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Historic barns topic of Nouvella Club speaker

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Spring fix-up Clarence Roosendaal of the Sunnyside Parks Department replaces a board on the back of a bench seat on the gazebo in Upland Park in Sunnyside earlier this week. Roosendaal also repaired any missing and broken supports that help strengthen the structure.

Yesterday, Jerri Honeyford was the guest speaker at Sunnyside's monthly Nouvella Club meeting, and she shared with those gathered a book published last year by the Washington State Heritage Barn Register.

The book provides photographs and addresses of historic barns registered with the register throughout the state. Also included is the variety of barns, architecturally, built in the state.

"I am sad to say there aren't any Sunnyside barns," said Honeyford.

She explained the register was developed after she and her husband, Sen. Jim Honeyford, took a trip to Bickleton. She noticed an old barn there that she was saddened to see was falling down.

That got Honeyford thinking about the historic significance of many barns she has seen throughout the years.

She and the senator discussed the fact that many old barns have disappeared throughout the years, and an idea emerged.

The pair attended a historic preservation meeting and talked with others about the significance of preserving the state's historic barns. They talked about finding funding to help preserve Washington's historic landmarks.

"We had to be very careful," Honeyford said of approaching legislators about possible funding.

The legislature, she said, examined the needs and established the Heritage Barn Register. It was established with criteria, including the need to have an explanation of the history of the barn to be registered.

A grant fund was established as a result of the legislators' efforts to get the registry started, as well.

"Only two people in the legislature voted against the registry," said Honeyford.

Heritage Barns of Washington State, the register's book, was published last year and the last copies, said Honeyford, were handed out at yesterday's meeting.

She provided those attending the meeting a brief overview of the book, including stories about some of the barns included in the registry.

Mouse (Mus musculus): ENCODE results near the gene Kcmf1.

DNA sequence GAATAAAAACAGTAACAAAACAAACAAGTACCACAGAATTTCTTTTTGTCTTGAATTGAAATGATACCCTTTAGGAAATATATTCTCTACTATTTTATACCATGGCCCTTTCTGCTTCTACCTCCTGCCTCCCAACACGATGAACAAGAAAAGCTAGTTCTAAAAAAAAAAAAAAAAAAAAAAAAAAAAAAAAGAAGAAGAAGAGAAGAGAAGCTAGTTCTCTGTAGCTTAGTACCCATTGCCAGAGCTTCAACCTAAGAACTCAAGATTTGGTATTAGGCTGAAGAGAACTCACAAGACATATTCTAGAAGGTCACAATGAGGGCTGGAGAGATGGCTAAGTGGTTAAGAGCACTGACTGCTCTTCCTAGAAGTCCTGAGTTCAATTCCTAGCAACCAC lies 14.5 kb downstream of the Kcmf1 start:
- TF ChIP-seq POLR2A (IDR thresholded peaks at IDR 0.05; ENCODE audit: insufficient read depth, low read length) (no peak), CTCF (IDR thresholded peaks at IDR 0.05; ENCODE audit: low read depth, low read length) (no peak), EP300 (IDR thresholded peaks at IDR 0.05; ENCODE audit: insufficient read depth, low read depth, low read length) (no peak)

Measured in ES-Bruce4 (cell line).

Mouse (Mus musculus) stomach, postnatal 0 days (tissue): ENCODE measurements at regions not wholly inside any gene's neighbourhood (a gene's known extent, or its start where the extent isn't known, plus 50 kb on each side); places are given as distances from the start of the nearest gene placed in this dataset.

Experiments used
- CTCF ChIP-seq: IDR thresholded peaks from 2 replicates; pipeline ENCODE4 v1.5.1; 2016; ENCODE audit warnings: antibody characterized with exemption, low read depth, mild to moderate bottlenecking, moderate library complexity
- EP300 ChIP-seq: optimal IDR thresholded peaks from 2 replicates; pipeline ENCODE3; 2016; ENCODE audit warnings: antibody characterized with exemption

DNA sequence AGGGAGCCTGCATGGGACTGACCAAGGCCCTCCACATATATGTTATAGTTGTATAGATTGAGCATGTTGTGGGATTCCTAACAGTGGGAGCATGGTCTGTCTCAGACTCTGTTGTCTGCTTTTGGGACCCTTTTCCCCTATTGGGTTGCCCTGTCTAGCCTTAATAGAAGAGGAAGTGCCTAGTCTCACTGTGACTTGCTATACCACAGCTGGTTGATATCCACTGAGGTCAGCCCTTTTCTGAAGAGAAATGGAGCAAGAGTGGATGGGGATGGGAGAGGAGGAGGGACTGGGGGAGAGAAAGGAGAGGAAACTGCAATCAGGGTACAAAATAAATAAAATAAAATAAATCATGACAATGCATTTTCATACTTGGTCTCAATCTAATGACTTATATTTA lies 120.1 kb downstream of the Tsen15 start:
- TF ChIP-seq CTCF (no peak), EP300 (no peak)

Some of those barns were nearly lost because they were in disrepair. There were some owners who were awarded grants to restore the barns and others were restored as a result of the owners recognizing they could afford the repairs themselves.

One barn in Benge was nearly lost because of wind, but neighbors rallied to help its owner lift it from the ground, setting it upright once again.

The state's oldest barn, said Honeyford, is not in the registry. She said she would love to have it included, but the owner has been reticent about registering it.

She said that barn is located south of Olympia and was constructed from 60-foot logs cut from trees native to the location.

The barn was built in the 1830s.

After telling a few more stories about barns included in Heritage Barns of Washington State, Honeyford said, "I could tell you lots more stories."

She had those attending the Nouvella Club meeting turn to pages in the book that do provide some history regarding barns that were restored with grant funding. She told the attendees there are two hop kilns in Yakima County that have been preserved because of the funds.

One of those kilns, the Herke Hop Kiln, is located along I-82 near Parker and still has inside it much of the old equipment used for processing hops.

Grandview's Marple Barn is pictured on the cover of the book, but its history is not provided in the book. Honeyford said it is a nationally registered barn.

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